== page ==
This is a sponsored guest post.
Math is one of those subjects that children tend to either love or to hate. Children who do well at math often find that the structured, analytic thinking it rewards comes naturally to them. For some math-loving kids, it provides the same problem-solving pleasure they experience when playing with puzzles.
But for other children, math is a struggle: not only is it abstract and, especially in higher grades, seemingly divorced from everyday experience, it can also seem boring and somewhat pointless. “When am I ever going to use this?” these children are often heard to complain.
In some kids, the antipathy is so strong it has been given a name: math anxiety. Math anxiety affects as many as a third of high school students, and it can be a major barrier to learning. The good news is that with the right tutoring support, students can overcome their math anxiety, and can even develop a love of the subject.
Tutoring Lets Students to Move at Their Own Pace
The biggest problem in many of today’s math classrooms is that teachers do not have time to provide the kind of individualized feedback that is often necessary for students to overcome obstacles to learning.
One of the reasons why so many parents hire math tutors is because math tutoring allows students to move at their own pace and focus on their own particular areas of weakness, rather than having to keep up with the rest of their class.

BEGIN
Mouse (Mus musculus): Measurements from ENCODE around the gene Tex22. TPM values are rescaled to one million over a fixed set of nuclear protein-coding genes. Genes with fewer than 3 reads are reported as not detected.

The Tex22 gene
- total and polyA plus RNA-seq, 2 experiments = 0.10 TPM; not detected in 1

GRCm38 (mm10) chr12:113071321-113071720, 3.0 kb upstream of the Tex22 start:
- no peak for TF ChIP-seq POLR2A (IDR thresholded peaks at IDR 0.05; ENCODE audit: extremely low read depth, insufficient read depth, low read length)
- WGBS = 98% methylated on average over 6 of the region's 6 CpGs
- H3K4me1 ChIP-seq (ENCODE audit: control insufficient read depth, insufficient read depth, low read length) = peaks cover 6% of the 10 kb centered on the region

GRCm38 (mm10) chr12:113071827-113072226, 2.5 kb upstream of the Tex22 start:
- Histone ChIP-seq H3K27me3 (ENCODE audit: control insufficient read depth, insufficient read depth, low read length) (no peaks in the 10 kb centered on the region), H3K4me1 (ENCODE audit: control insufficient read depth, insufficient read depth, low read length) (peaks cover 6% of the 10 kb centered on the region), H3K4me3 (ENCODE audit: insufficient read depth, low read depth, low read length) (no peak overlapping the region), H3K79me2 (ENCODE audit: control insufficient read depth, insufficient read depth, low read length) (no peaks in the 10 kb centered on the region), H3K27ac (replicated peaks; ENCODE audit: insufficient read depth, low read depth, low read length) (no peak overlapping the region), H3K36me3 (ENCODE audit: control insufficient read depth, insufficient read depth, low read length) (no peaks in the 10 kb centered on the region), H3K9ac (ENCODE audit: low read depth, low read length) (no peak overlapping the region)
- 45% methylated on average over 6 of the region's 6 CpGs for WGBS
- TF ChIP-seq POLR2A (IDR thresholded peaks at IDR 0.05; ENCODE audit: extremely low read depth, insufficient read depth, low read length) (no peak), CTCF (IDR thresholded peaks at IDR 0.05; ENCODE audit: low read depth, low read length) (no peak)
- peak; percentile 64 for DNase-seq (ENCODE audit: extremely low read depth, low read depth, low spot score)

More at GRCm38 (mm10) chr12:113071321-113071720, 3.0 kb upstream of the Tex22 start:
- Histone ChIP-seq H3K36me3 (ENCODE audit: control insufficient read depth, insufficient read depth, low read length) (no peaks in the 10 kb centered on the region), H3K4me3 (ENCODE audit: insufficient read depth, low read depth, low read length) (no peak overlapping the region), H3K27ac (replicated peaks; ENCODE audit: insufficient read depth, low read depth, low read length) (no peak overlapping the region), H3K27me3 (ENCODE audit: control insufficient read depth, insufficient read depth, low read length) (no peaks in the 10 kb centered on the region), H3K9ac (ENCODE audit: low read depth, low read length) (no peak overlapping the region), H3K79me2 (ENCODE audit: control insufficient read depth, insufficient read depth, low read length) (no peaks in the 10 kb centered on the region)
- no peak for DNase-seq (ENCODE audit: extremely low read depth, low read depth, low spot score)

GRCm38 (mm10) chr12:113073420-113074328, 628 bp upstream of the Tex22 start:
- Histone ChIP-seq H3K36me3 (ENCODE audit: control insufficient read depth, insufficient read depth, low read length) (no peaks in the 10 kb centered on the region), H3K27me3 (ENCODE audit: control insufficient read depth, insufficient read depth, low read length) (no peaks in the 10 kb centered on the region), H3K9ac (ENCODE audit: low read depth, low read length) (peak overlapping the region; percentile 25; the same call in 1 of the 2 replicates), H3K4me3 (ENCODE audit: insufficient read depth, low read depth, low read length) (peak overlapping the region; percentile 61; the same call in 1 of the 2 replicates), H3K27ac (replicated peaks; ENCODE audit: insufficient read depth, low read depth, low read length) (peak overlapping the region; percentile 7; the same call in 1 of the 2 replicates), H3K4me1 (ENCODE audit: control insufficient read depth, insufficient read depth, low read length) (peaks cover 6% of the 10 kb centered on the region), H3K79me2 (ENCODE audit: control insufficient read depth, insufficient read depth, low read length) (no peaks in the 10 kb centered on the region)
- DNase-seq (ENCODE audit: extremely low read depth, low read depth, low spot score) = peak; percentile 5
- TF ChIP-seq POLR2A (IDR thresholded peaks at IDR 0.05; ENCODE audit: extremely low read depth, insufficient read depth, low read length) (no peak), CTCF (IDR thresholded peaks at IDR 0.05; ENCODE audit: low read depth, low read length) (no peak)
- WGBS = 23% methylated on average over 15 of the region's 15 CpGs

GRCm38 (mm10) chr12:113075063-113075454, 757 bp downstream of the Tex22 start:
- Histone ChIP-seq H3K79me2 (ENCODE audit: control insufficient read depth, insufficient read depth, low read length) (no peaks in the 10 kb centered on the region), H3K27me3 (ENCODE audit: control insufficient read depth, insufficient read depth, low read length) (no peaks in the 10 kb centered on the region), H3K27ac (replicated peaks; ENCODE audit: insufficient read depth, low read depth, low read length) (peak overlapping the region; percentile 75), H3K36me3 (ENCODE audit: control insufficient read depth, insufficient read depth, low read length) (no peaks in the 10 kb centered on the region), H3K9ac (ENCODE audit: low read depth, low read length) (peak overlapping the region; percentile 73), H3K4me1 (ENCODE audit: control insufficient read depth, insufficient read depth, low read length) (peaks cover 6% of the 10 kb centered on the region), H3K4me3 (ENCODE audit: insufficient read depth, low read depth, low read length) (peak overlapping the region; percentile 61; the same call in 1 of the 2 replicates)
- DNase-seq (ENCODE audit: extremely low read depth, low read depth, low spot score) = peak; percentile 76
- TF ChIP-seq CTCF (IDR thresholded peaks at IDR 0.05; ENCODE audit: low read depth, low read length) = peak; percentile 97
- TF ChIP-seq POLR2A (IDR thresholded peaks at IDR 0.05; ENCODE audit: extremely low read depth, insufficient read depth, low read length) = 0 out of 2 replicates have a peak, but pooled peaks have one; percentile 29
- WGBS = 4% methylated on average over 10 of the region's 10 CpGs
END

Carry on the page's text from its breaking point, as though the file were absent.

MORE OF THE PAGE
Tutoring Reduces Anxiety
According to a recent study from the Stanford University School of Medicine, one-on-one math tutoring has been shown to relieve anxiety related to solving arithmetic problems, in addition to improving general performance. The senior author of the study, Vinod Menon, suggested that this is because, if math anxiety can be understood as a phobia, tutoring is a kind of exposure-based therapy.
Exposure-based therapy arises from the theory that the way to reduce irrational anxiety or fear is by repeatedly exposing suffering individual to the fear-causing stimulus in controlled environments. This allows them to confront the source of their fear and gradually become more comfortable with it.
Because tutoring takes place in a safe, controlled environment, where students don’t need to be afraid of looking foolish in front of their peers, it can play a vital role in getting rid of math anxiety altogether.
Tutoring Gives Children an Opportunity to Ask Questions
Tutors play a role that is distinct from that of teachers. Where teachers need to be authority figures, tutors can come alongside struggling students and act more as a peer. This makes it easier for children to ask them questions that they might not feel comfortable asking their teacher, like “what is the purpose of this,” and “why do I need to know this.”
The key to getting a child to love math lies in encouraging them to see math as a beautiful and elegant kind of thinking, a system of knowledge that can invoke curiosity and inspire genuine interest.
Because of the unique role tutors play, they are well placed not only to help your child conquer their math anxiety, but to develop a real love for the subject.